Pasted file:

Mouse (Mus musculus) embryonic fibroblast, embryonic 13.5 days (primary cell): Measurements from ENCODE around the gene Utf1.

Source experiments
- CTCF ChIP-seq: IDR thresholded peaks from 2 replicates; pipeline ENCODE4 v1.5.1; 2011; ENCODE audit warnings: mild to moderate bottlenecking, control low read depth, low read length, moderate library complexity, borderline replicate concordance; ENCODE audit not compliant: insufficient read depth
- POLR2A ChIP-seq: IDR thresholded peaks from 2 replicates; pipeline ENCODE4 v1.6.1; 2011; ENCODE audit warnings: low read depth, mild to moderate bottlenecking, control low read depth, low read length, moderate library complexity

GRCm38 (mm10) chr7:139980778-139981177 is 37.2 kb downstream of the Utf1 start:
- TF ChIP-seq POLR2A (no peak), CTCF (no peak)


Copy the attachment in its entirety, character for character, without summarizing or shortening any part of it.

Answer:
Mouse (Mus musculus) embryonic fibroblast, embryonic 13.5 days (primary cell): Measurements from ENCODE around the gene Utf1.

Source experiments
- CTCF ChIP-seq: IDR thresholded peaks from 2 replicates; pipeline ENCODE4 v1.5.1; 2011; ENCODE audit warnings: mild to moderate bottlenecking, control low read depth, low read length, moderate library complexity, borderline replicate concordance; ENCODE audit not compliant: insufficient read depth
- POLR2A ChIP-seq: IDR thresholded peaks from 2 replicates; pipeline ENCODE4 v1.6.1; 2011; ENCODE audit warnings: low read depth, mild to moderate bottlenecking, control low read depth, low read length, moderate library complexity

GRCm38 (mm10) chr7:139980778-139981177 is 37.2 kb downstream of the Utf1 start:
- TF ChIP-seq POLR2A (no peak), CTCF (no peak)